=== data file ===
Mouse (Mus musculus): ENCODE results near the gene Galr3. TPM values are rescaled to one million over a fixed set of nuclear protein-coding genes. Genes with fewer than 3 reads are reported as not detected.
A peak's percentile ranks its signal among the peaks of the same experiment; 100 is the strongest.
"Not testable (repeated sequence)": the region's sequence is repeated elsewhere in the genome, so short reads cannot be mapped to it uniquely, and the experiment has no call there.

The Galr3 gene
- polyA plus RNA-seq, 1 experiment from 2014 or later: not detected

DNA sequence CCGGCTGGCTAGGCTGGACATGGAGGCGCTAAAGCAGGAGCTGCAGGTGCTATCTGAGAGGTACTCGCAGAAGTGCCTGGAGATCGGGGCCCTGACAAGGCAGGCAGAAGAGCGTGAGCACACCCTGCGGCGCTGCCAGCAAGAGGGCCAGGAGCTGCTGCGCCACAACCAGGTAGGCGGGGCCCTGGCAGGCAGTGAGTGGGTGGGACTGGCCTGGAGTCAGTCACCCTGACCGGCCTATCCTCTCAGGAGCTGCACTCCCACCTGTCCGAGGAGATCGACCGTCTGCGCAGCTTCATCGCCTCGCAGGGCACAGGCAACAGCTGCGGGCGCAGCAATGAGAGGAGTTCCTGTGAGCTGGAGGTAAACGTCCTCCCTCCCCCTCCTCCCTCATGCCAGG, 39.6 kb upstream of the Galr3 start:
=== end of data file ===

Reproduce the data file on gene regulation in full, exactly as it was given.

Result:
Mouse (Mus musculus): ENCODE results near the gene Galr3. TPM values are rescaled to one million over a fixed set of nuclear protein-coding genes. Genes with fewer than 3 reads are reported as not detected.
A peak's percentile ranks its signal among the peaks of the same experiment; 100 is the strongest.
"Not testable (repeated sequence)": the region's sequence is repeated elsewhere in the genome, so short reads cannot be mapped to it uniquely, and the experiment has no call there.

The Galr3 gene
- polyA plus RNA-seq, 1 experiment from 2014 or later: not detected

DNA sequence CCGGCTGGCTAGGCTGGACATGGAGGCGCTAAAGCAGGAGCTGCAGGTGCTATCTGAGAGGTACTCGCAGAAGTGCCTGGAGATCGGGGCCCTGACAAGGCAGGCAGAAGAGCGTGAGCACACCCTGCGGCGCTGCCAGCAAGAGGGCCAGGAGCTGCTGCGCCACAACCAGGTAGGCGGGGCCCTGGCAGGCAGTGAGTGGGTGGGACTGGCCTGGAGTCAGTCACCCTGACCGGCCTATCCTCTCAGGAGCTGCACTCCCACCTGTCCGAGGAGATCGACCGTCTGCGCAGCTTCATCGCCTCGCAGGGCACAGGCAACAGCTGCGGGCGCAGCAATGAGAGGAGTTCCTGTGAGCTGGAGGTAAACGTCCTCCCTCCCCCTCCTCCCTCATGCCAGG, 39.6 kb upstream of the Galr3 start: